On the understanding that the King had no intention of marrying Mrs Simpson the more important British newspapers had agreed in mid-October 1936 not to give publicity to their relationship and her upcoming divorce, a decree nisi being expected on 27 October [Frances Donaldson, Edward VIII (1974) 219-23, 228], but on 26 October the New York Herald, stated unequivocally that the King would marry 'Wally' eight months after the divorce and that after the King's coronation she would be his consort. The British press, however, kept its silence until 5 December when the question of their possible marriage was openly discussed and revealed widespread hostility in the British public and the Commonwealth.
Bate had provided up-to-the-minute radio coverage of the King's relationship with Mrs Simpson to the American public and must therefore take some responsibility for 'all this scandal and vulgarity' and the 'degrading and horrible publicity' which was, as Noel Coward wrote to Lord Mountbatten, circulating in America [Philip Ziegler, Mountbatten: the official biography (1985) 94]. On 23 October 1936 Bate took a two-month holiday and left on the Manhattan for New York. He therefore missed the drama of the King's abdication on 11 December but, on hearing the developing news, he had telephoned Alistair Cooke and asked him to go immediately to Broadcasting House and beam over a news dispatch for NBC before the midnight circuit which the rival network CBS had booked. Cooke did so and for the next ten days of the crisis he broadcast to America six or seven times a day. Bate returned to England on the Queen Mary on 21 December. In April 1937 he sent the first of a long series of special British programmes about the forthcoming coronation of King George VI to America [Daily Herald, 21 April 1937, page 17] and in January 1938 organised the first of a series of 'spelling bees' between colleges in England and the US [Western Daily Press, 25 January 1938, page 9]. In 1939 Bate and his wife were living at 11 Portland Place [1939 Register, The National Archives RG101/0457F/004/44].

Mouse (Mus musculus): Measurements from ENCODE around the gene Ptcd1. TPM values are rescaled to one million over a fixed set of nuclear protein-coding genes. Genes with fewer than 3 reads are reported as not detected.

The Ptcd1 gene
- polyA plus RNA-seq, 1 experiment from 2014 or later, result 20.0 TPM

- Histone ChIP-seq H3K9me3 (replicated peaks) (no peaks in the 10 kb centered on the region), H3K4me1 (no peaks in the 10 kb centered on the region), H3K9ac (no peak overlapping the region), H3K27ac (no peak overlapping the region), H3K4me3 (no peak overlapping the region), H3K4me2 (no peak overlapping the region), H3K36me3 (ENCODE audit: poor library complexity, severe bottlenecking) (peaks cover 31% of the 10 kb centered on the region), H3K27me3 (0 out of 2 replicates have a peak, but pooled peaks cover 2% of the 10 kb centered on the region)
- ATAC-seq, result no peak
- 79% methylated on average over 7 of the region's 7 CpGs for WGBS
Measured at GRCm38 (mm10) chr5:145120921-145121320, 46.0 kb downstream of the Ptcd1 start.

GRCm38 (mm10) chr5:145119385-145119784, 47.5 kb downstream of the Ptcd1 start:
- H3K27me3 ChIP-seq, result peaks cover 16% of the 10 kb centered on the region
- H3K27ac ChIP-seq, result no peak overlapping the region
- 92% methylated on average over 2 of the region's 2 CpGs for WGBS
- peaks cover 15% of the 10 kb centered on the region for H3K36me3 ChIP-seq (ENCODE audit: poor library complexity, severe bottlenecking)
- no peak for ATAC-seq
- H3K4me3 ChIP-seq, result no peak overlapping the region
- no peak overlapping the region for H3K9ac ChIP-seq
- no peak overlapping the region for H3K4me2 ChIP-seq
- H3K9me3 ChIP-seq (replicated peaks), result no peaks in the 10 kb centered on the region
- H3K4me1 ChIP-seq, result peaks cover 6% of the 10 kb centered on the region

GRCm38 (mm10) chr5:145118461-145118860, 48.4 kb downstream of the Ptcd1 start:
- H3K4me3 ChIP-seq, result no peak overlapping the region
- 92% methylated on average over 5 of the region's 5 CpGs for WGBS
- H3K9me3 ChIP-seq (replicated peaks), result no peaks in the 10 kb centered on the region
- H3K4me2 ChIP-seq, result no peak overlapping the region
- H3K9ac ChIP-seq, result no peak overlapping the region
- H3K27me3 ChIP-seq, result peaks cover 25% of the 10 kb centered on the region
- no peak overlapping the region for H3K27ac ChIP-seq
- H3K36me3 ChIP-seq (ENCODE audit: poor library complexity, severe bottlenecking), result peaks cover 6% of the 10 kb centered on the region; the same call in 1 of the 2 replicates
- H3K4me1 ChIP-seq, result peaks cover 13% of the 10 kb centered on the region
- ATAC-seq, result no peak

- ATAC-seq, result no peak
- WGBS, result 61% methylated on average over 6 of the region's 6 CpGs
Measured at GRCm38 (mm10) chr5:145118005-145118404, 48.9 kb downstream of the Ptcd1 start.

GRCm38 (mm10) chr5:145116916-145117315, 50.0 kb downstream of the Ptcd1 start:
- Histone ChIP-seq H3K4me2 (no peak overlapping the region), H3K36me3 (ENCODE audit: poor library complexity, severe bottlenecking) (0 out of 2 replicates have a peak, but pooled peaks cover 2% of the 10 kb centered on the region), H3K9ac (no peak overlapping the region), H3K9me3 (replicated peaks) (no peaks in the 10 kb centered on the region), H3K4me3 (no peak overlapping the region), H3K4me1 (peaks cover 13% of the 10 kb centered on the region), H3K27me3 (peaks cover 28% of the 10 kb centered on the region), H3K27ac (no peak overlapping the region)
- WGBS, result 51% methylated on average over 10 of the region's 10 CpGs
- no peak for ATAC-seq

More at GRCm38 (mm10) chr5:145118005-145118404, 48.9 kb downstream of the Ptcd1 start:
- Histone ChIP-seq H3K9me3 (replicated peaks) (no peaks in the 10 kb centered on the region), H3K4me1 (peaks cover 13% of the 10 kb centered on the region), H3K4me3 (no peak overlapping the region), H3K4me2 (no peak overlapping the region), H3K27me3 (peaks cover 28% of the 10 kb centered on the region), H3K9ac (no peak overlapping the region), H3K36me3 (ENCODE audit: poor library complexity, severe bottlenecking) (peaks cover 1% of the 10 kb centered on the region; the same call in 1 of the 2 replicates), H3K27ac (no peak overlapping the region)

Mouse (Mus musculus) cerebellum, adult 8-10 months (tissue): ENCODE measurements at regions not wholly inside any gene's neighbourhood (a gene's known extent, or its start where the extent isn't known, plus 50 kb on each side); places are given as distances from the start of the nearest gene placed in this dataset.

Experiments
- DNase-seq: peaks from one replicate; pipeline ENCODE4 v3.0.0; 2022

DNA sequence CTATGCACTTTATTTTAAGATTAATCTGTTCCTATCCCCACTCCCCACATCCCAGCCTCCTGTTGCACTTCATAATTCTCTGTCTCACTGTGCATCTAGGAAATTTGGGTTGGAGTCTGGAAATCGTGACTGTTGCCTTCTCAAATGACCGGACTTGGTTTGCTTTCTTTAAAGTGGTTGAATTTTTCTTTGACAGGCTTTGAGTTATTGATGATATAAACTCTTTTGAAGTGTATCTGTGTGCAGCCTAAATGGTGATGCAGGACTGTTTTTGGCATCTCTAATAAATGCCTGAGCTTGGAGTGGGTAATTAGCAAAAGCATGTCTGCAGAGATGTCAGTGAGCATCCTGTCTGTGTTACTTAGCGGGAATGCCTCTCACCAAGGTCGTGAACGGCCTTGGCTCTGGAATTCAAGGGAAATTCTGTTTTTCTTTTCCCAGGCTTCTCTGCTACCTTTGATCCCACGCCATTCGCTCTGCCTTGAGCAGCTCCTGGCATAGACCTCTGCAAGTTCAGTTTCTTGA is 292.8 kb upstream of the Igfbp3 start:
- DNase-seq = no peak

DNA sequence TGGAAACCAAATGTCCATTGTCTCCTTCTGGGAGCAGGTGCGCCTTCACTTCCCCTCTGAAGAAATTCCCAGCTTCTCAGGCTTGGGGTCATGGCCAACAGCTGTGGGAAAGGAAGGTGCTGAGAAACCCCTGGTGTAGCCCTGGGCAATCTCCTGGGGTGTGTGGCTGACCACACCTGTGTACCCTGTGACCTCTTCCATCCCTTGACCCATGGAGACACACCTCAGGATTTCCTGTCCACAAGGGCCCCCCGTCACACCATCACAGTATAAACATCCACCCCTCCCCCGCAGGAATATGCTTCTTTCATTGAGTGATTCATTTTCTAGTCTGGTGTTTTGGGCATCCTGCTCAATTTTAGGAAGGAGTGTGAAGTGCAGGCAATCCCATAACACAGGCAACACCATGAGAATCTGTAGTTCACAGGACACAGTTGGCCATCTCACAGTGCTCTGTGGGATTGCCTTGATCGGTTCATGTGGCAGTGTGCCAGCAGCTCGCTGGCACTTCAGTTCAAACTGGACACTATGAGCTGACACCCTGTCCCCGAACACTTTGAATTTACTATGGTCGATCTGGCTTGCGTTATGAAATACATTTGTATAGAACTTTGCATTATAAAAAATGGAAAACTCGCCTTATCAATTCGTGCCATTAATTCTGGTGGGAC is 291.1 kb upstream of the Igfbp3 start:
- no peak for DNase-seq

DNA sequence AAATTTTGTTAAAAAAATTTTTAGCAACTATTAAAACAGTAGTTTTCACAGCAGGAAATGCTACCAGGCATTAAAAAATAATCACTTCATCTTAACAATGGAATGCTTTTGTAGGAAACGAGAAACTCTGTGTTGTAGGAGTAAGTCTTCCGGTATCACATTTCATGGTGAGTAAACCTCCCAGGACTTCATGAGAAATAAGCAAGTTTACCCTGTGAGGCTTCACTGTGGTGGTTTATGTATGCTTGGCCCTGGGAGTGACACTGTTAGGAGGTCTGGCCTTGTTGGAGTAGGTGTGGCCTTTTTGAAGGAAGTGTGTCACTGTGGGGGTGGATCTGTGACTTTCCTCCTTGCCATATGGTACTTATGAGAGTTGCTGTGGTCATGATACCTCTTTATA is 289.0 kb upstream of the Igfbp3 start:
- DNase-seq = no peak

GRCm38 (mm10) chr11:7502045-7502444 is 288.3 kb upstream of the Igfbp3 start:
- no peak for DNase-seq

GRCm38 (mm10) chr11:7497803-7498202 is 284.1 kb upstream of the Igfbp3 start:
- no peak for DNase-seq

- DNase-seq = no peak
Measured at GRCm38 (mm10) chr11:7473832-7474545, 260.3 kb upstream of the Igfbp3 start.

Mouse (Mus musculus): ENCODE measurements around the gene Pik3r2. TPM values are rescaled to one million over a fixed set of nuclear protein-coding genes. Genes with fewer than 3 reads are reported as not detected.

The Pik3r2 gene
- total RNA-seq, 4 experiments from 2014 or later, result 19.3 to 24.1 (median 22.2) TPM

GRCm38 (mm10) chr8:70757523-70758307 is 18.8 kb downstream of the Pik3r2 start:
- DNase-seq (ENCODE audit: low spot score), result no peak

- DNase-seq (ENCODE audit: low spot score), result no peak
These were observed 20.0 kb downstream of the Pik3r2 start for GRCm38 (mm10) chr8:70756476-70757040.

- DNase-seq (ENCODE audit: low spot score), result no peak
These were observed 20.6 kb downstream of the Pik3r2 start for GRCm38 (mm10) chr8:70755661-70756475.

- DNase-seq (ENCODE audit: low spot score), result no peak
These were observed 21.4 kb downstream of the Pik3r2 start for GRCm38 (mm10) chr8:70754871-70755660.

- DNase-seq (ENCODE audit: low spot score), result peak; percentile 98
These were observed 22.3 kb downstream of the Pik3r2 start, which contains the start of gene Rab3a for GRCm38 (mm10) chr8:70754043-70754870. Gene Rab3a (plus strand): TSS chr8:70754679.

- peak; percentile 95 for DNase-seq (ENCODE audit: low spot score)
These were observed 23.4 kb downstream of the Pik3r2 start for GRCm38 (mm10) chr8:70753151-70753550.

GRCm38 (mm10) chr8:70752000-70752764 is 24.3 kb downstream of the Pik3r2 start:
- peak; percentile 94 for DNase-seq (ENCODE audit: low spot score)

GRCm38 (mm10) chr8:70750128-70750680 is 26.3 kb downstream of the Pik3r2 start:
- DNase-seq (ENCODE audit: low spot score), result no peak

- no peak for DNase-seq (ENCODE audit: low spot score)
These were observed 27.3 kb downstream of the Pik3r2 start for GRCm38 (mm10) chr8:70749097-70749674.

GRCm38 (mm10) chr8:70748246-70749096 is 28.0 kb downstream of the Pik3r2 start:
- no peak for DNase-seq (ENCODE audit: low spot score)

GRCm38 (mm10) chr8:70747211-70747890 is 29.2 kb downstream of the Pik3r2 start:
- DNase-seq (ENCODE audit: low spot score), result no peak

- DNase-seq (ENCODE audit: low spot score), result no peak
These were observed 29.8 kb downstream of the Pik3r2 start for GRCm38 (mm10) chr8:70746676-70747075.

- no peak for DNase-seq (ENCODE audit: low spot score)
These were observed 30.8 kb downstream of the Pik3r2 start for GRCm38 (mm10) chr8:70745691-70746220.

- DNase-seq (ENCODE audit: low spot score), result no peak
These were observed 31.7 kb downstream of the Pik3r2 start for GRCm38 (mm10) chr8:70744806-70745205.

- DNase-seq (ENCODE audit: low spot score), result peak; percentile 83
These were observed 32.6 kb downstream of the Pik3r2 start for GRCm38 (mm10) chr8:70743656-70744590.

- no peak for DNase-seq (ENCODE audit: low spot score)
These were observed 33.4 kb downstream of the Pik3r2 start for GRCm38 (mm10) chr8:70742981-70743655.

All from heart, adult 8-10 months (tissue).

On 8 May 1939 the ex-King, living in France as a private citizen but convinced that war as a means of settling disputes was unacceptable, was easily persuaded to accept an offer by Bate to address the world on the anniversary of the Battle of Verdun on the need for world peace. However, the BBC decided not to carry the broadcast and many thought that it should never have been delivered. It followed soon after the Duke's untimely visit to Germany and, as his biographer Frances Donaldson wrote, the Duke's 'unerringly unfortunate sense of timing' was disastrous. In his official biography Philip Ziegler says that it was 'ill-luck' that the new King and Queen were en route to New York for their first goodwill visit to Canada and the United States [Philip Ziegler, King Edward VIII: the official biography (1990) 399], but the Duke's biographer Frances Donaldson thought the ex-King's broadcast and his later appeals for peace, coming as they did from someone who was now merely a private citizen, 'most foolish of all', saying that it 'seems probable' that the Duke had fallen 'a sucker' to Fred Bate who had been trying to persuade him to broadcast ever since the abdication and 'finally devised a scheme the Duke found irresistible' [Frances Donaldson, Edward VIII (1974) 342-43]. The historian Sarah Bradford commented, 'This may be partly so, but it is hard not to suspect that there was a decided intent on the part of the Windsors to upstage the King and Queen before they arrived in America and to draw attention to the Duke as an international figure of equal importance' [Sarah Bradford, George VI (1989) 378]. The Duke's rancour towards his family was at this time deeply embittered [Philip Ziegler, King Edward VIII: the official biography (1990) 397].